When the Favas Come Marching In

I arrived at our Free  Farm early in the morning on Saturday and there was a light rain that lasted the whole day. The air was crisp and cool and the fava beans were all coming up everywhere we planted them (now is a good time to plant them along with other cool weather cover crops). The crimson clover on the upper terraced beds was bright green and bushy, and many of the plants were singing with happiness and the big compost pile was steamy. I felt really connected with the earth and the rain and with the changing season. On Sunday the weather broke and we had a glorious sunny pre Halloween day. I came to the stand thinking about this transition we are in, from the end of summer and light to the winter and the sun low on the horizon and short dark days. In these next few days the separation from life and death is supposedly thin and we can connect more easily with our ancestors and all who came before us. To celebrate this occasion some of us came in costume. I came dressed out of character and Frida Kahlo showed up so beautiful and joyful. Later we had a Corn and Pea Person.  Things are slowing down in terms of how much produce we are growing and collecting from other farmers and it seems the crowds are not quite as long compared to a month ago.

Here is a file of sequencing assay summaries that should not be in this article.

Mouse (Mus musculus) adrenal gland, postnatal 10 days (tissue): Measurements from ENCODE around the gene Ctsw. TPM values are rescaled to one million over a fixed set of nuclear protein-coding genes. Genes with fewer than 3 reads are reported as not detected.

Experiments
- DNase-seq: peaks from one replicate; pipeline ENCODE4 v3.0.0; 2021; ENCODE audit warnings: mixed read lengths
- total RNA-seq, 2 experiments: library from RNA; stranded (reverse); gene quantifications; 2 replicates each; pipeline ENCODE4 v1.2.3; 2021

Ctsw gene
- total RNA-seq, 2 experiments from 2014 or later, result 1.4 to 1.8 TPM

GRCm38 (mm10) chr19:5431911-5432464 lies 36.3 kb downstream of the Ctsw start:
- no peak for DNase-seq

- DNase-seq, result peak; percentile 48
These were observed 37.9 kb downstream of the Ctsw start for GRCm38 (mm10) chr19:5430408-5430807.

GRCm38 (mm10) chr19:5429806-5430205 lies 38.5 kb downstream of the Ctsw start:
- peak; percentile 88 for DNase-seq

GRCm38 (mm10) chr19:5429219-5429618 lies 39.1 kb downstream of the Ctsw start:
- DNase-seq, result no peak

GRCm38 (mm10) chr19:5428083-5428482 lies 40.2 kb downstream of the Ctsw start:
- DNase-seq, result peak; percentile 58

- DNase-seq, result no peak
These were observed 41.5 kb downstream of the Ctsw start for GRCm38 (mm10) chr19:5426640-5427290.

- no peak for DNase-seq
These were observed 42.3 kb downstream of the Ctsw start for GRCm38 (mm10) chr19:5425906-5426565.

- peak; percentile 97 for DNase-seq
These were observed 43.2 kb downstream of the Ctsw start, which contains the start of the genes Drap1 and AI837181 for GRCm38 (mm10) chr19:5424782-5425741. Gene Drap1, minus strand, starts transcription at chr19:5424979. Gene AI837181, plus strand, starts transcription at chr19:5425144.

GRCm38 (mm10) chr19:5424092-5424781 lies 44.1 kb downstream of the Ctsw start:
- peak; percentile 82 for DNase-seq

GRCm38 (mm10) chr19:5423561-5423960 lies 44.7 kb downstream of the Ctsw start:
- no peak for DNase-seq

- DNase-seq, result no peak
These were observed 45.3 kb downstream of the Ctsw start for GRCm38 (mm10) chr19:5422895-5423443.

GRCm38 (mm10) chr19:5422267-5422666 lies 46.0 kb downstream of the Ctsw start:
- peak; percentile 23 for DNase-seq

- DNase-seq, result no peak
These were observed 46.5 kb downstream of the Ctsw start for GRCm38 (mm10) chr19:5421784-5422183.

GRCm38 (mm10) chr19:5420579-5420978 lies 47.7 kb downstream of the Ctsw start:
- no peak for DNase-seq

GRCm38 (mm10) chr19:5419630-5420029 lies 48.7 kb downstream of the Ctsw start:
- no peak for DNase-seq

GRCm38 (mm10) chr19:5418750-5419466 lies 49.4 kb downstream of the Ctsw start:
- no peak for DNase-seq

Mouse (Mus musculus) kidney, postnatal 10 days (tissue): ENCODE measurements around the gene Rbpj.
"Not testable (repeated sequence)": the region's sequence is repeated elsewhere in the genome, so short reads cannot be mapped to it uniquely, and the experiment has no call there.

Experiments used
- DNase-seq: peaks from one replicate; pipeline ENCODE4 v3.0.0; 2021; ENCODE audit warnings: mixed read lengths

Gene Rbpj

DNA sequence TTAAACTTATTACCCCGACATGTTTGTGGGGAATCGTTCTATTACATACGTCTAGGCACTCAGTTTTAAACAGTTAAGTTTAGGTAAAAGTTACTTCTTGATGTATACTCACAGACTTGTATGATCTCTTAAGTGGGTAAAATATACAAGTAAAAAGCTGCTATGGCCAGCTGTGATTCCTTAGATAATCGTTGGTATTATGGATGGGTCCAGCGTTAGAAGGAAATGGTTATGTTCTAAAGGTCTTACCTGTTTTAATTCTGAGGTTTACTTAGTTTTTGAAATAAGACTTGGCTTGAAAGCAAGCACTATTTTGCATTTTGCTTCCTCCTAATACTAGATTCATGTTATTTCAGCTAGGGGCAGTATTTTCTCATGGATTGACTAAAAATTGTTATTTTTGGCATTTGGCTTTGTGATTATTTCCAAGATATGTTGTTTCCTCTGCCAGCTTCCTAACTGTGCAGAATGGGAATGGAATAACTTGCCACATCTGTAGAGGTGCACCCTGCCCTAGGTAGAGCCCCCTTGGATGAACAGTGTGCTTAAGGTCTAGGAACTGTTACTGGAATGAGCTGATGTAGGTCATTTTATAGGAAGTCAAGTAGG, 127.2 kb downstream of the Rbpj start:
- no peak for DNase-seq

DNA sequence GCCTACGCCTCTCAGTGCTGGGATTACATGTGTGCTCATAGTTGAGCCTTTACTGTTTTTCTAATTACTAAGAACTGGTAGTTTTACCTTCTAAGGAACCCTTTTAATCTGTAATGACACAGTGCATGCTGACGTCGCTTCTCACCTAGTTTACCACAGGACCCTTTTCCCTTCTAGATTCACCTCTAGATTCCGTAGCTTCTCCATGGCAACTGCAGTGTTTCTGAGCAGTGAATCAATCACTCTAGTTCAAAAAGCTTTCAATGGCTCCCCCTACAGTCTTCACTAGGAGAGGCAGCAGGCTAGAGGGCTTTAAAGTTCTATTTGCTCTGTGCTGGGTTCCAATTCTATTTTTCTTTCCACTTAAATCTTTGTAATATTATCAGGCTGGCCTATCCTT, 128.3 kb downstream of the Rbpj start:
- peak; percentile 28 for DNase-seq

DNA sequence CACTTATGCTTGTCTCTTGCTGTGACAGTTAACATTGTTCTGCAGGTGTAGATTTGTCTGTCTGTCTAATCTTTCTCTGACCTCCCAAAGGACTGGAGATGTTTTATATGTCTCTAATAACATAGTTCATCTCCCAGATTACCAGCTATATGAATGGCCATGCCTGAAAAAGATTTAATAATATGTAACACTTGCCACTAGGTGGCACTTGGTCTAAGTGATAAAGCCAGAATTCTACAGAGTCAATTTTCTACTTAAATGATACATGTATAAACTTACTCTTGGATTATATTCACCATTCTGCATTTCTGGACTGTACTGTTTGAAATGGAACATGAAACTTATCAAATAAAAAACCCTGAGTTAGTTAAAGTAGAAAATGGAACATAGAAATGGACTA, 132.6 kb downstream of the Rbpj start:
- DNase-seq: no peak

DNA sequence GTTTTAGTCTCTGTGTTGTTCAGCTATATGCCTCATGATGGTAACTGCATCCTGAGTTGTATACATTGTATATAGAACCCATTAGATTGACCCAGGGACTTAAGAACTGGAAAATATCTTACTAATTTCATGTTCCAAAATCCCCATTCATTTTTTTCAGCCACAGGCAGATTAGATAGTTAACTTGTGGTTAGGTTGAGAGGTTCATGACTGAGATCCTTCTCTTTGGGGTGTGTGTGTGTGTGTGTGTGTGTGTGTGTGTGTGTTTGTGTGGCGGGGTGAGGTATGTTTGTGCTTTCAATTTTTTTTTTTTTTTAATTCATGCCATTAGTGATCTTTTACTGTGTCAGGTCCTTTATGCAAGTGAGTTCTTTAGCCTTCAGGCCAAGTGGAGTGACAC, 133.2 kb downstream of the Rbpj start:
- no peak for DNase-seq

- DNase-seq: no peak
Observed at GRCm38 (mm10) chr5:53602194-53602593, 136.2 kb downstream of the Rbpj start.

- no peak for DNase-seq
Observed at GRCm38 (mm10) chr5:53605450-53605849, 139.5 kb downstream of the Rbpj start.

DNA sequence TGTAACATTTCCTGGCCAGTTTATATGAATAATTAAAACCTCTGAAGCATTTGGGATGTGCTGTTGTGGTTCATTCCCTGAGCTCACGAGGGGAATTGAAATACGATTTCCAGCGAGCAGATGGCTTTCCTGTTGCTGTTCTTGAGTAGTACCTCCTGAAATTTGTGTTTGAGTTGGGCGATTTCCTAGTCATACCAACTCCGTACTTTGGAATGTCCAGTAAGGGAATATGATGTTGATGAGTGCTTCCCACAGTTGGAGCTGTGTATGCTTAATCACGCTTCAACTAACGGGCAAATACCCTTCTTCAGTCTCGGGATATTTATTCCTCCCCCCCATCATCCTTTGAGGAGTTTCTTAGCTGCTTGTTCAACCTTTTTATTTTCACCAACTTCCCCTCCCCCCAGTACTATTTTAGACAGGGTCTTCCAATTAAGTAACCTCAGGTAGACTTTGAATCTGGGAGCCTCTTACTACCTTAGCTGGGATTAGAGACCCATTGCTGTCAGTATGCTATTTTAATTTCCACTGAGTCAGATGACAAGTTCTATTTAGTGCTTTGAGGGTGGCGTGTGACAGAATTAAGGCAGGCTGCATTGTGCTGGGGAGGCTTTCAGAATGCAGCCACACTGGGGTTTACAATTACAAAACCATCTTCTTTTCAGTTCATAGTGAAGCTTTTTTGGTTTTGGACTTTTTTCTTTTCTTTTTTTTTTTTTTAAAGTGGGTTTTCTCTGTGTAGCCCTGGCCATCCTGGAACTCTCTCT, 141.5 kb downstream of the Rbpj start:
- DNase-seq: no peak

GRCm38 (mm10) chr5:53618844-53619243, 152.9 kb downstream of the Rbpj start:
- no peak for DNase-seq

Red Bok Choy, Hops, Trombone squash and Collards from the Free Farm

I am planning on closing the Free Farm Stand on Dec 12 for 3 or 4 weeks to take a break, reflect, and gather new energy. Also, I hope we will be working on building a greenhouse for the Free Farm, with the idea of having a community barn raising event on Martin Luther King Day of Service, the third Monday in Janurary, a “day on not off”.  Maybe by some miracle the project of planting fruit trees in the park will move forward and we can plant them in January.

A garden in the Mission that I worked in for over 20 years (and haven’t worked in for over 3 years) has got new life it seems (and a new garden hand named Ricardo). The All in Common Garden on 23rd street between Shotwell and Folsom Sts. has a new name, Kali Gardens (and a new beautiful sign). I met Ricardo when he came to help at the Free Farm and the Free Farm Stand. I helped steer him to the garden and the place seems to be a good fit.  I went in the garden last week (it has been a long time) and it has become a neat little jungle that is quite beautiful and amazing. I was blown away! Ricardo has already done a lot of work. The garden though could use a lot of help, especially making it less a jungle. If I get the time I hope to help Ricardo out. I can’t quite figure out the times the garden is open, but it seems according to the sign, it is open Monday and Wednesdays at 1pm (and almost everyday from 2pm-5pm).

New Signold sign

3 Replies to “When the Favas Come Marching In”

  1. Hi Tree, David Cody here.

    I just want to say how excited and encouraged I am that you have been able to make a re-connection with a garden from your past. I truly feel we are all at the precipice of a new era of community interaction and inter-dependence.

    peas to you, friend.

  2. May I ask where is a good place to get fava bean seeds??? I garden behind my house at Bryant and 20th streets, and have been wanting a good crop for the winter that also helps to fix my soil. FAVAAA!

Leave a Reply to Tilthyrich.com (Ronnie) Cancel reply

Your email address will not be published. Required fields are marked *